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Basic Energy Concepts
Types of Catabolism
Feremented Foods
Catabolism of Fats
Catabolism of Proteins
Amazing Respirations
Membranes and
Energy Generation

Anaerobic Respiration
Summary of Catabolism
Collecting Elements
Synthesizing Monomers
Carbon Assimilation
Nitrogen Assimulation
Other Assimilation
Formation of
Amino Acids

Lipid Synthesis
Nucleotide Synthesis
Making Polymers
Structural Assembly
Amphibolic Pathways

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Collection of Elements

©2000 Timothy Paustian, University of Wisconsin-Madison

All organisms require very similar elements when making more of themselves. The exact requirements of microbes are discussed in detail in the section on Nutrition and Growth of Bacteria. Microbes obtain these basic building blocks from their environment. Most elements are not found free in the environment, but are part of molecules - Nitrogen is often found as NO3-2; Carbon as sugars, amino acids and CO2, Sulfur as SO4-2 or H2S and so on. Microbes must first find these molecules in their environment and then collect them inside the cell.

Finding food

Many microbes are non-motile and are prisoners of chance, being subject to greater forces around them that bring food their way or not. Their's is a feast of famine existence and they are very good at surviving lean times until suitable nutrient conditions present themselves. Other microbes are motile and have more control over there nutritional circumstance. Often these motile microbes will exhibit a type of behavior know as chemotaxis. Food sources serve as attractants and the bacteria will move towards them, eventually congregating in an area high in needed nutrients.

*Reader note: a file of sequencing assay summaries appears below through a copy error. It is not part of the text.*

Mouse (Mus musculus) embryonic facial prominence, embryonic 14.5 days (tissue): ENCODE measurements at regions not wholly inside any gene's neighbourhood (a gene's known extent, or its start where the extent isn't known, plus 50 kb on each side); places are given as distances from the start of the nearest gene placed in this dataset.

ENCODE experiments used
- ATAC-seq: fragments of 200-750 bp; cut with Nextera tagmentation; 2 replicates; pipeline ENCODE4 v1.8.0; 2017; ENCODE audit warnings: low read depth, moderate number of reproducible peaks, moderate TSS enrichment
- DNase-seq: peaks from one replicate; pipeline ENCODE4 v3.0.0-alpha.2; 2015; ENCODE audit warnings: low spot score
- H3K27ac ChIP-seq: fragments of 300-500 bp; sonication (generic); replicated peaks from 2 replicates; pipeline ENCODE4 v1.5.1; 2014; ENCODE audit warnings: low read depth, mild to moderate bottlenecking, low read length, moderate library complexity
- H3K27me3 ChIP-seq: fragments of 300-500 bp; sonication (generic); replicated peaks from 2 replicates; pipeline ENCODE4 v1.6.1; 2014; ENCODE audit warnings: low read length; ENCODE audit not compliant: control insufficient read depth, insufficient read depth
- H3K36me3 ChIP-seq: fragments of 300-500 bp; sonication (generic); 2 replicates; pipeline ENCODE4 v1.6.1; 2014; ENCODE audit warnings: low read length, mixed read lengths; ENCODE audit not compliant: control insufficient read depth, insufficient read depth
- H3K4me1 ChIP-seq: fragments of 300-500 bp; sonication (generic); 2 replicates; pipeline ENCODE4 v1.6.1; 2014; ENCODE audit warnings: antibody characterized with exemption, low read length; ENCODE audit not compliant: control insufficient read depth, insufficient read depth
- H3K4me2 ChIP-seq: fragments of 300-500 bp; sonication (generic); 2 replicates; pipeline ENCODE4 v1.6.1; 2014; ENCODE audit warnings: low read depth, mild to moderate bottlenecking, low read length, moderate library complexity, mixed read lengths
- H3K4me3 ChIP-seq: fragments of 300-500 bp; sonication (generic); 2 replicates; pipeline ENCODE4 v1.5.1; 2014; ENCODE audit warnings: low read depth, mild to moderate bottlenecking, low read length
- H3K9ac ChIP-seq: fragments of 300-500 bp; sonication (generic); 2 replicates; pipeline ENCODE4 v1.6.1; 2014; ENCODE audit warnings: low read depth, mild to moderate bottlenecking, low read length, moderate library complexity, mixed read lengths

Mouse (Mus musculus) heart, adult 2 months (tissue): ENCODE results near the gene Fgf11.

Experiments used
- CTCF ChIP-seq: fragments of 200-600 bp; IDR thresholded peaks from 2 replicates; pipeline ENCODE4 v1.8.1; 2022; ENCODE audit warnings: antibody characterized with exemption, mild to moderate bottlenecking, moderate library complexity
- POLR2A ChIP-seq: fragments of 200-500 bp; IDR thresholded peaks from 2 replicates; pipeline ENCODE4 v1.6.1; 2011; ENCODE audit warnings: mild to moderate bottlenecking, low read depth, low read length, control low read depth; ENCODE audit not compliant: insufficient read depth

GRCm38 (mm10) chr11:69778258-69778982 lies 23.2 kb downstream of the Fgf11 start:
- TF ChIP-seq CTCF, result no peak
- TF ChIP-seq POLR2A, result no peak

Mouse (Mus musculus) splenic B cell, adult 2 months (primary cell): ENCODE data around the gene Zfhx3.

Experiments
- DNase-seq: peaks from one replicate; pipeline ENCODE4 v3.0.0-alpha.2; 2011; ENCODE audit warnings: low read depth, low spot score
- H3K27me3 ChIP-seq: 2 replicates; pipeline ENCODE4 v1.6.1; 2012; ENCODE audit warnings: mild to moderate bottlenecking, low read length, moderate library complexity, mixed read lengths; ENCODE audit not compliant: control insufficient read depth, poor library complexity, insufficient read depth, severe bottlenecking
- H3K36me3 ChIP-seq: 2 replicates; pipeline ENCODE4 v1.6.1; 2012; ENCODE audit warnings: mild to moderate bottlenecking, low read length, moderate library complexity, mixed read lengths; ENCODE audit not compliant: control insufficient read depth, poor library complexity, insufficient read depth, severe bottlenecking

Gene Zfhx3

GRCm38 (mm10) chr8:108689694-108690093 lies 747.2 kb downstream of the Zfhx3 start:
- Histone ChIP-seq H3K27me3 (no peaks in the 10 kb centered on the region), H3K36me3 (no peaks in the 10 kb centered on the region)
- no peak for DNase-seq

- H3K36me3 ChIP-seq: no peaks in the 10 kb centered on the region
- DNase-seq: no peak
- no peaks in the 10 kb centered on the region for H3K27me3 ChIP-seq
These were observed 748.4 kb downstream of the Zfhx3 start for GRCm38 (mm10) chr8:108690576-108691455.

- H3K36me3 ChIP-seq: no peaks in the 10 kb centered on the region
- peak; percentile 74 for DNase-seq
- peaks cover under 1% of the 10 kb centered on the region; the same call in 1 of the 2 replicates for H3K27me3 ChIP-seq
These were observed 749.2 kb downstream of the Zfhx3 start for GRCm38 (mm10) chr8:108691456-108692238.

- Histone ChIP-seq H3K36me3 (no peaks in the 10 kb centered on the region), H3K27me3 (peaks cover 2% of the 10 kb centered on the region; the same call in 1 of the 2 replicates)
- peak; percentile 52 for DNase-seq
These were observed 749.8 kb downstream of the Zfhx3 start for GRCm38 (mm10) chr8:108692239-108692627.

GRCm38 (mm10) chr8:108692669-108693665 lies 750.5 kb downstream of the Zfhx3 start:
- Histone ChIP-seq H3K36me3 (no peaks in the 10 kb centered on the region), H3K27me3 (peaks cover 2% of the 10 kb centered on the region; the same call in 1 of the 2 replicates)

Once the necessary nutrients are available in the environment the bacteria must bring them inside the cell to be available for biosynthesis. This process is known as transport and in most cases requires energy because the nutrients are needed in concentrations much higher than what is available outside the cell. Transport of molecules involves two separate processes. Recognition of the desired molecule and then translocation across the membrane.


Desired molecules normally interact with recognition proteins (receptors) on the outside surface of the cellular membrane. (Remember that the other parts of the cell wall, the outer membrane in gram negative bacteria and the peptidoglycan in both gram positive and gram negative bacteria, are porous and do not prevent small molecules from reaching the cytoplasmic membrane.) These receptors can be binding proteins that float in the periplasm just outside the cell membrane, or they can be part of transport proteins that span the membrane into the cytoplasm. In either case, there is a specific interaction between the nutrient that is recognized and a protein designed to bind that molecule. Free floating binding proteins that have a nutrient in tow will then migrate and bind to a transport protein.


Once a nutrient interacts with a transport protein either directly of through a binding protein it is then moved inside the cell. To achieve this concentration against a gradient energy is expended in the form of ATP or proton motive force. Once inside, the molecule is ready for biosynthesis. The process of transport is described in detail in the section on membranes.

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